With its enormous leaves and brightly-colored blooms resembling the plumes of a jungle bird, bird of paradise is one of the quintessential tropical plants. Fortunately, it is well adapted to container culture, meaning it can be grown anywhere in the country as long as it brought indoors for winter.
In the Landscape
Bird of paradise is the ultimate poolside plant. It has tidy evergreen foliage, blooms for months on end, and conjures up the feeling of a tropical lagoon. Situate it anywhere with at least six hours of sun, preferably among other species with lush foliage so that it blends in to the landscape, rather than looking like a misplaced orphan.
Bird of paradise has thick paddle-shaped leaves about six inches wide and up to 18 inches long, each on its own stalk that rises four to six feet from the ground. The foliage grows in thick clumps several feet in diameter, which can develop into large colonies in wet, humid places like southern Florida.
The flowers rise on their own stalks to the top of the foliage before opening their exotic blooms. A modified leaf structure forms the green 'beak' of the plant, from which the orange sepals and blue petals emerge. In tropical regions bird of paradise flowers nearly year round, but in temperate climates it is a summer-flowering species.
It is possible to grow bird of paradise from freshly harvested seed, but germination is slow and spotty and it can take up to five years for the seedling to mature into flowering plants. For this reason, dividing an existing clump is the preferred method of propagation.
Early spring is the best time to make divisions. Simply slice into a mature clump and remove a mass of the tuberous roots. Almost any piece of the roots will grow into a new plant, but the bigger the division, the sooner it will mature to a flowering size. Plant the division in its new home and keep it moist until it begins to put on new growth.
Rich, well-drained soil high in organic matter is the preferred growing medium for bird of paradise. Composted manure or a balanced synthetic fertilizer, such as 10-10-10, helps stimulate abundant flowering, though beware of applying excessive nitrogen, as it can promote vegetative growth and reduce the number of flowers.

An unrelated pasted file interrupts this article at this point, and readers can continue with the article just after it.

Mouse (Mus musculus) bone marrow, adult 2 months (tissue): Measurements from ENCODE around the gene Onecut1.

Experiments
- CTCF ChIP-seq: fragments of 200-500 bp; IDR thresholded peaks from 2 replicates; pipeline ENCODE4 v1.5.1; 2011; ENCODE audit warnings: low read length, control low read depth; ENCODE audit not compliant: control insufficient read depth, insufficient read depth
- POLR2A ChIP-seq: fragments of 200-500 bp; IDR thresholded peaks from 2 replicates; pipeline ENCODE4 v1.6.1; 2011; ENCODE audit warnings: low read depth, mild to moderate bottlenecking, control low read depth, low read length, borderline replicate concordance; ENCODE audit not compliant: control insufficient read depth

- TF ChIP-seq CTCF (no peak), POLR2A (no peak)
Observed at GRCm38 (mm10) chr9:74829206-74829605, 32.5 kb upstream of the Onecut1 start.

Apply manure as a side dressing in early spring and again in fall. Concentrated synthetic fertilizers should be limited to monthly applications during the growing season only.
Weekly soakings during the warm months keeps the foliage lush and the flowers blooming. In the cool months, it is better to let the soil dry quite a bit between waterings to avoid rotting the roots. Keeping mulch around the base of the plants keeps them cool, moist, and slowly conditions the soil with organic matter.
Bird of paradise survives the winter in the ground only in frost-free climates. Otherwise, it should be planted in a large tub and brought indoors when nighttime temperatures begin to dip below 50 degrees in fall. A south-facing window or a room with bright, indirect light is necessary to keep bird of paradise happy indoors.
A typical soilless potting mix works well if it is to be grown in a pot. Containers need to be at least 20 gallons in size to allow bird of paradise to grow into a clump of sufficient size to flower.
Besides making it possible to bring the plants indoors in winter, the constricted root space of a pot actually induces more prolific flowering in bird of paradise.
These are truly low maintenance plants. Tattered leaves and spent flower stalks should be cut to the ground periodically, but otherwise there is little to do for a bird of paradise except to keep it watered.
Root rot is the only disease to watch out for, though this is only an issue in poorly drained soil or as a result of over watering. Aphids, scale and spider mites can be an issue, especially on indoor plants. Insecticidal soaps are an effective remedy, but spraying off the foliage on a regular basis and wiping off any remaining insects with a rag is enough to keep light infestations at bay.
The typical orange bird of paradise is the by far the most common variety, though there is a yellow-flowered variety called Mandela's Gold and a dwarf variety called Juncea that are occasionally available in nurseries.
There are other types bird of paradise, though these are rarely grown outside of tropical areas as they are much larger and not suitable for containers.
- Stokes Nursery has been growing tropical plants for over 100 years and offers bird of paradise in 10-inch pots for around $30.
- Stokes Tropicals offers a 10-inch pot for about $50. The plant is 2 to 3 feet high.
- Hirt's Gardens is the price comparison winner, offering it in a 6-inch pot for less than $15.
There are few plants that will grow in temperate climates that have the exotic flavor of bird of paradise. Adding a few potted specimens are an easy way to create a lush, tropical ambiance around a water feature or on any deck, patio, or poolside area.